• White Burgundy Classic: 2019 Boisson

    White Burgundy Classic: 2019 Boisson

    Bernard, Anne, and Pierre Boisson are the best-kept secret in Burgundy's Côte de Beaune. Mainly enjoyed by a dedicated following in France, the wines exported to the US often end up on the wine lists at restaurants, such as The French Laundry and Eleven Madison Park. Weekly hang-out sessions with Bernard while studying at the University of Dijon in early 2012 put these wines on my radar.

    The family's friendship with Domaine Coche-Dury most definitely impacts the style here, having that magical touch of reduction that many try to emulate, with few finding similar success. Here, it's executed brilliantly, offering a flinty and saturating mineral quality matched with deep texture, concentration, and length. Much like Coche-Dury, the Boisson Bourgogne Blancs transcend the humble designation, all coming from vines located within Meursault.

    The Meursault cuvées are where this domaine reaches its pinnacle. However, a dark horse in the lineup may be the En Reugne Blanc. Auxey Duresses has been dubbed "Baby Meursault" before, but this top bottling outperforms much of what's found in Meursault. Also, Anne's Aligoté offers a transformative experience that elicits Leroy and Coche at a serious fraction of the price.

    Now that Bernard has retired, this release marks the third vintage exclusively labeled under Anne and Pierre. They work in the same cellar "separately though cooperatively," Bernard told William Kelley on his most recent visit, "and vinify in their own way." In general, new oak is limited to 30% maximum, with Bourgogne-level wines at 5% to 10%. The wines then see long aging with no battonage, and their family-farmed land has been free of pesticides and herbicides for generations.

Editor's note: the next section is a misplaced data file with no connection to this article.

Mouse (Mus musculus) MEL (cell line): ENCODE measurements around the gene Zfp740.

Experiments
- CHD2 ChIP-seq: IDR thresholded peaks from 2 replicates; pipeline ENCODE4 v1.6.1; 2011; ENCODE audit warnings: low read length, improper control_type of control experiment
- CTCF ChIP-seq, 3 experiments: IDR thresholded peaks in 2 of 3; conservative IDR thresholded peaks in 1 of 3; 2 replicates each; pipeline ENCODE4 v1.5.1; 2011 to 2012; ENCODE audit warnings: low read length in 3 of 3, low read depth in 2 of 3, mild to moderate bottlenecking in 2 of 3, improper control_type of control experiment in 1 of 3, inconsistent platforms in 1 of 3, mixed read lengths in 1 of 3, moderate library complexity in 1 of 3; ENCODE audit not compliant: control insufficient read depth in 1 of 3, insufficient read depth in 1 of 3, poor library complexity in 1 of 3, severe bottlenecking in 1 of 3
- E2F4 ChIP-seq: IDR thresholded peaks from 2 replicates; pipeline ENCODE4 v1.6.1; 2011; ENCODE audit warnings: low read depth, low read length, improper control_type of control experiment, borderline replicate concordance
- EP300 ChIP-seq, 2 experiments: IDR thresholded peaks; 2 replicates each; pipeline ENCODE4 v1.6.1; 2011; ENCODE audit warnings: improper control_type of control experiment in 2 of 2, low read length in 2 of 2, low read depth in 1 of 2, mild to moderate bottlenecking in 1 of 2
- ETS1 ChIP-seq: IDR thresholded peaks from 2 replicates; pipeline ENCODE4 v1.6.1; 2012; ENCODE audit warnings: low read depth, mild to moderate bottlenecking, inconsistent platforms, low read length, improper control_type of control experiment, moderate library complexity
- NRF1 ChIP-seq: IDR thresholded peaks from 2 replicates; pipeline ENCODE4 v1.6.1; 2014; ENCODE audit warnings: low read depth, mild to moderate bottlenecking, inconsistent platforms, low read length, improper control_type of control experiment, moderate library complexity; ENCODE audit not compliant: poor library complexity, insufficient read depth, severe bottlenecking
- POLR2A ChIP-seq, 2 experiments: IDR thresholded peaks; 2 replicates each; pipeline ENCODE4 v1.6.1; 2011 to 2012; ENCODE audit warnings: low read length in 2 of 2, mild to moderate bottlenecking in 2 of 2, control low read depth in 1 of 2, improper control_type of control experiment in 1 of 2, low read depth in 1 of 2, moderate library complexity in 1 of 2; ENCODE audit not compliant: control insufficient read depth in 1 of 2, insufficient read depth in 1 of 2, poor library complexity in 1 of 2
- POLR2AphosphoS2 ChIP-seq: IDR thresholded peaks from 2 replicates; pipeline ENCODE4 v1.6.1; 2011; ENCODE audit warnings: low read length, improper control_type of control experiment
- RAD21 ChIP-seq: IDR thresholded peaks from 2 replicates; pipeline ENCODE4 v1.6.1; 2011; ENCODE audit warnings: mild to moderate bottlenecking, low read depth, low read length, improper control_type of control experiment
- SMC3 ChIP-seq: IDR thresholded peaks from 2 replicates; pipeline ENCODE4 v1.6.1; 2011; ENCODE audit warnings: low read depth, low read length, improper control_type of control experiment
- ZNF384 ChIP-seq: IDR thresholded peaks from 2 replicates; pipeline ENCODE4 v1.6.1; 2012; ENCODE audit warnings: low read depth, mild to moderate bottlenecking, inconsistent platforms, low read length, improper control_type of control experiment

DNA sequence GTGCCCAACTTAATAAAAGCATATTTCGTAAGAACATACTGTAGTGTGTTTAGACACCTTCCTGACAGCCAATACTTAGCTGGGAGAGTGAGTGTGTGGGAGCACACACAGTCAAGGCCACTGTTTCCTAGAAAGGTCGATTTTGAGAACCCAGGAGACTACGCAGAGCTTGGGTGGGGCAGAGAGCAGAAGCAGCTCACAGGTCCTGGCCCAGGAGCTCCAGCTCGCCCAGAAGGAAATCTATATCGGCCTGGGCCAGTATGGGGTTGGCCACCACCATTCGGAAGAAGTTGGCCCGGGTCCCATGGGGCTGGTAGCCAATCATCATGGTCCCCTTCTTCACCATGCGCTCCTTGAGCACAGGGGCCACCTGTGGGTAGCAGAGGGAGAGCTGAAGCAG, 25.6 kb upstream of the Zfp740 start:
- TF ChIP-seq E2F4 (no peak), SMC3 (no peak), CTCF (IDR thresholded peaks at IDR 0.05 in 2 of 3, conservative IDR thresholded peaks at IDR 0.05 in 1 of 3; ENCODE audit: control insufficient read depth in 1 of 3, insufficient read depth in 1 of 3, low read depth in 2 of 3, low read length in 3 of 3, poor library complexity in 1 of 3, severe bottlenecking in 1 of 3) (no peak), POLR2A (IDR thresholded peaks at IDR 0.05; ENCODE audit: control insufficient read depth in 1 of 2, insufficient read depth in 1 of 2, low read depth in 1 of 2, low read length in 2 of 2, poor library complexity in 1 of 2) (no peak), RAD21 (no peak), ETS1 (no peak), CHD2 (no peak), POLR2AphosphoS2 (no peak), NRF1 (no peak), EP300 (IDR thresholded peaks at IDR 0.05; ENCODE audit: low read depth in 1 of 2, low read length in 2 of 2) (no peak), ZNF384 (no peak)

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    Posted by Max Kogod
  • Saint-Aubin Encore: 2019 Joseph Colin

    Saint-Aubin Encore: 2019 Joseph Colin

    "Joseph Colin—who left Domaine Marc Colin to start a domaine of his own in 2016—is going from strength to strength and is justly delighted with his 2019 portfolio." — William Kelley, Wine Advocate

    While Pierre-Yves was the first to go out on his own from the Colin family, his younger brother, Joseph, proved with his 2017 inaugural release that he's also the real deal. So how does Joseph's style differ from that of his older brother? They generally have less of a reductive element, and the new oak is a bit more (still just 25% nearly across the board). The fruit profile has a touch more flesh and forward personality but shares the hallmark salinity and verve found in Pierre-Yves' wines. Stylistically, the brothers share much more in common than their father, Marc Colin, whose wines have a stronger imprint of new oak and softer, glossier texture. Starting in 1993, Joseph began working full-time at his family's domain at the age of 19. The brothers spent ten years working alongside their father until Pierre-Yves left to start his own domaine in 2003. Joseph has been at the helm of Domaine Marc Colin ever since and, in 2017, took six hectares of the family's holdings for himself.

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    Posted by Max Kogod